Lifestyle04 March 2019

Understanding unconscious bias

Lauren Jauncey
Lauren Jauncey
Founder and Director of Frankly Diversity

A step towards achieving #BalanceForBetter this International Women’s Day. 

International Women’s Day is an opportunity to reflect on where we’re at in terms of gender equality and what we can each do to help drive positive change. This year’s International Women’s Day theme is #BalanceForBetter depicting that gender balance is essential for economies and communities to thrive.

There’s no doubt we’ve come a long way – it wasn’t that long ago that women were required to quit work once they got married or became pregnant. Today, more women than men are graduating from university and we’re seeing increased representation of women in leadership roles and on boards. Organisations are realising that investing in gender equality and diversity is morally the right thing to do and that it makes good business sense. There are a fast-growing number of studies1 showing that organisations that have gender diversity across all levels of leadership are outperforming those that don’t.

But the truth is we still have a long way to go, especially when we look at the dollars. Consider these statistics for 2017-18 published on the Workplace Gender Equality Agency website:

  • The full-time average weekly ordinary earnings for women are 14.1% less than for men (ABS 2019, Average Weekly Earnings).
  • The median undergraduate starting salaries for women are 4.8% less than for men. This gap widens to 14.6% for postgraduate (coursework) graduates (QILT, 2018).
  • Average super balances for women at retirement (aged 60-64) are 42% lower than those for men (Clare, R, 2017).

Many organisations are implementing policies and processes to improve gender equality. For example, in late 2018, Hydro Tasmania announced they will start making super payments for employees on unpaid parental leave in addition to 12 weeks of paid parental leave offered to primary causes. Given it’s usually women who take time away from the workplace to care for young children, this initiative will have a major positive impact on their super balance. Tasplan Super also recognises that women are at a significant disadvantage when it comes to super and offers resources and advice to support women to achieve a better financial future. We’re also seeing more stringent requirements that require organisations to regularly report on their gender pay gap.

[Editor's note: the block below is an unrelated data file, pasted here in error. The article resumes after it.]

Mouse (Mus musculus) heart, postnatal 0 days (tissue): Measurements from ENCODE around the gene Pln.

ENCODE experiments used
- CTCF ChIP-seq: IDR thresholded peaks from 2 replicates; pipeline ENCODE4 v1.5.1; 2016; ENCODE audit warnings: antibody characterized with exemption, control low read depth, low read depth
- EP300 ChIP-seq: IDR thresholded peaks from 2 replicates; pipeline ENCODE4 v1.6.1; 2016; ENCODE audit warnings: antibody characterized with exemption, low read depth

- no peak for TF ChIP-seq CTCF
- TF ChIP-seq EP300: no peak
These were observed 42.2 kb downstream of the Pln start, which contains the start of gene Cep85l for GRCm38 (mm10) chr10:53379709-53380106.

Although all these initiatives are important and positive, they don’t directly address one of the main barriers to achieving gender balance - unconscious bias. Unconscious bias refers to a bias that we’re unaware of, that happens outside of our control. It’s a bias that happens automatically and is triggered by our brain making quick judgments and assessments of people and situations, influenced by our background, cultural environment and personal experiences. For example, many of us hold an unconscious bias that men are the bread-winners and women are the care-givers. Without realising, these biases influence our perceptions and our decisions. For example, we may assume that a woman with young children won’t want to travel for work projects but that a man with young children will. Or, we may consider it more acceptable for a woman to work part-time than for a man to work part-time. We may make these assumptions without understanding the unique circumstances of the individual, which may be damaging.

The first step to addressing unconscious bias is to admit we are biased. All of us are. The best leaders identify their biases and openly address them when they emerge. Such leaders will also work hard to create a safe culture where team members are empowered to call out each other’s biases in a respectful manner. Although it’s impossible to identify and understand all of our biases, the Harvard Implicit Association Test is a useful tool in measuring attitudes and beliefs that people may be unwilling or unable to report.

If we continue to challenge and improve the policies and processes of our workplaces, as well as take a good look in the mirror to identify and address our personal gender biases, we will take a significant step towards achieving #BalanceForBetter.

1 Delivering through diversity, January 2018 report Accessed 28 February 2019

This article was written by Lauren Jauncey, Founder and Director of Frankly Diversity. Lauren is an experienced HR professional and diversity and inclusion expert. Lauren works with leaders and organisations to create more inclusive cultures and ultimately improve business performance.


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